Senior Vice President, Employment Policy Division, U.S. Chamber of Commerce
May 09, 2023
The Service Employees International Union’s (SEIU) campaign to unionize Starbucks has generated a lot of attention. And unfortunately, it has also generated credible allegations from a whistleblower that the National Labor Relations Board (NLRB or Board) has been playing favorites, helping the SEIU win elections. The allegations have triggered an investigation by the NLRB’s Inspector General into how the agency is conducting mail ballot elections. The House Education and Workforce Committee has also begun examining the allegations.
Now the NLRB has launched a new tactic to “encourage” union wins—a preemptive bargaining order requiring an employer to recognize and bargain with a union. So-called Gissel bargaining orders are meant to be used only in particularly egregious cases where an employer is alleged to have engaged in misconduct so pervasive that no fair election could be held. In the case of a Starbucks store in Overland Park, Kansas, however, NLRB administrative law judge (ALJ) Arthur Amchan recently decided to impose a Gissel bargaining order to cover a re-run election that hasn’t even been scheduled yet. That is truly egregious.
A little bit of background: In Overland Park, the SEIU won an election in February amongst a group of 20 Starbucks employees. However, an NLRB hearing officer determined that the election should be overturned due to Board misconduct, and Starbucks itself challenged the election result. It’s worth noting that the whistleblower’s allegations concerned this same store.
The hearing officer’s determination that the election should be re-run (which can be appealed to the Board), however, is complicated by the Gissel bargaining order. In fact, there is speculation that the order was issued just in case there was a re-run election scheduled because the NLRB knew that the election was being challenged.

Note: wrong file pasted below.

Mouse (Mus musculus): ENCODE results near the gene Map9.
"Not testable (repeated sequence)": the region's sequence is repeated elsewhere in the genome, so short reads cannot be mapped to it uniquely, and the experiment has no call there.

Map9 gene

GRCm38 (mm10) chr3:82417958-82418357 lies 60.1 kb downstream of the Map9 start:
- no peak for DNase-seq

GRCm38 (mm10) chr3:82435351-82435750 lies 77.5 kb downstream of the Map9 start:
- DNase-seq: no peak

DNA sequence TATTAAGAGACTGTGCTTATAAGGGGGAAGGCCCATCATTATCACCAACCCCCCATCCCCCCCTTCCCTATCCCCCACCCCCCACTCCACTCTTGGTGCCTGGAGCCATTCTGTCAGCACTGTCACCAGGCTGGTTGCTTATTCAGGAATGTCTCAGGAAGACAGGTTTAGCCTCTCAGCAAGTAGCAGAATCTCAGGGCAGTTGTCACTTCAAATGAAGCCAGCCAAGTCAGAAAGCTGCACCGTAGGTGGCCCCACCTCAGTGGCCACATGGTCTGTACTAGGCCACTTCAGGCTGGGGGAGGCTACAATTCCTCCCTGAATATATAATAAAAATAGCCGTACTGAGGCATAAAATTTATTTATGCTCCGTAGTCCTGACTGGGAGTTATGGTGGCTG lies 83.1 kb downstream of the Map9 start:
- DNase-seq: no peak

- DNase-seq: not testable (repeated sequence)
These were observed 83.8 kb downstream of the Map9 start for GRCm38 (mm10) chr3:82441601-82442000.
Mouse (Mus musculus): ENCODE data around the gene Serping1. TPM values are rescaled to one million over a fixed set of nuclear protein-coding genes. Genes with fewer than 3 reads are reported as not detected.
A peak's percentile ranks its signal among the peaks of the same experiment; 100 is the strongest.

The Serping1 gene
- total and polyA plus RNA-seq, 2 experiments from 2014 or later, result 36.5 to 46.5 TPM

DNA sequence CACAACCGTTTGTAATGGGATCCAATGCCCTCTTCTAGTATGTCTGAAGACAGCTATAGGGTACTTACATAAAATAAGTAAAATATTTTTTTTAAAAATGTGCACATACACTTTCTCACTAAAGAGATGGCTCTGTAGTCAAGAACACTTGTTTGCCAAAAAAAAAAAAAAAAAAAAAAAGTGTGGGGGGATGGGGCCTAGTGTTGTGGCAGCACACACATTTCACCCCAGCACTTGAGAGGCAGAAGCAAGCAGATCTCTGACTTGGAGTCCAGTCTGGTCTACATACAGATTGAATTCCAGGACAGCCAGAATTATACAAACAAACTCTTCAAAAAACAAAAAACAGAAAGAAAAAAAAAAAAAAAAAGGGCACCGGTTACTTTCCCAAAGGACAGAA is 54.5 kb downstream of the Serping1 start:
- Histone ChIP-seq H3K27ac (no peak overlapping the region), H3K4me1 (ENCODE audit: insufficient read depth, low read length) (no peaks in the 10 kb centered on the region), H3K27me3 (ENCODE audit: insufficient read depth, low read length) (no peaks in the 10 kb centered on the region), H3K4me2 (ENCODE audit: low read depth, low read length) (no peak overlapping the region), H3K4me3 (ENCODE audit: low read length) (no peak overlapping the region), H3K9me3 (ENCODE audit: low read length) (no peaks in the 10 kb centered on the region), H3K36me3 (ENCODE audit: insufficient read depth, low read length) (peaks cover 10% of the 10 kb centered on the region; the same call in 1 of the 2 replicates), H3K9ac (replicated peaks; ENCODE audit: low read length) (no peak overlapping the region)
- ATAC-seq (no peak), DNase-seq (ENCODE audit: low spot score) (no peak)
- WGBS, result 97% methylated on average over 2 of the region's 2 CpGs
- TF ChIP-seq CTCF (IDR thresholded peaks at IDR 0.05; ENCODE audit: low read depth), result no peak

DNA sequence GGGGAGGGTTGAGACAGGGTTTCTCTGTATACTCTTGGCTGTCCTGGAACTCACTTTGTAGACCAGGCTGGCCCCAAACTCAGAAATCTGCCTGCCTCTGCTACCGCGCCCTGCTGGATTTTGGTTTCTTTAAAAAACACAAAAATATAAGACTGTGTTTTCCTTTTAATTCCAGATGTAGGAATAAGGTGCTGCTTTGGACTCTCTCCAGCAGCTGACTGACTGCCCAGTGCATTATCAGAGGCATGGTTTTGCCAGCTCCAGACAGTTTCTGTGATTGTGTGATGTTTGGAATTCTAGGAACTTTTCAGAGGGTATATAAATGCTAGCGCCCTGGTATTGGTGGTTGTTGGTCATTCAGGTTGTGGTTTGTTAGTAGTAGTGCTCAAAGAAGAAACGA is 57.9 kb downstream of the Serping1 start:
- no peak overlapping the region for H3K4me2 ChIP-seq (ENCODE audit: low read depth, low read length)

This creates two ridiculous situations. If there winds up being no re-run, ALJ Amchan has issued a Gissel bargaining order for an election the union has already won — an odd occurrence to say the least. If, on the other hand, a re-run is scheduled (presumably because there is merit in the charges of improper conduct by the NLRB), then ALJ Amchan may have blocked a free and fair election and penalized the employer for the agency’s conduct. Neither one of these looks good for the agency and only reinforces the perception that the NLRB has abandoned its proper role as a neutral arbiter and instead transparently favors unions.
Under its current majority, the unexpected is becoming the new norm from the NLRB and its General Counsel. These latest shenanigans have taken things to a new level. Congress recently gave the NLRB a spending increase of $25 million, but given the agency’s behavior, it should not do so again.
About the authors
Spencer oversees the Chamber’s work on immigration, retirement security, traditional labor relations, human trafficking, wage hour and worker safety issues, EEOC matters, and state labor and employment law.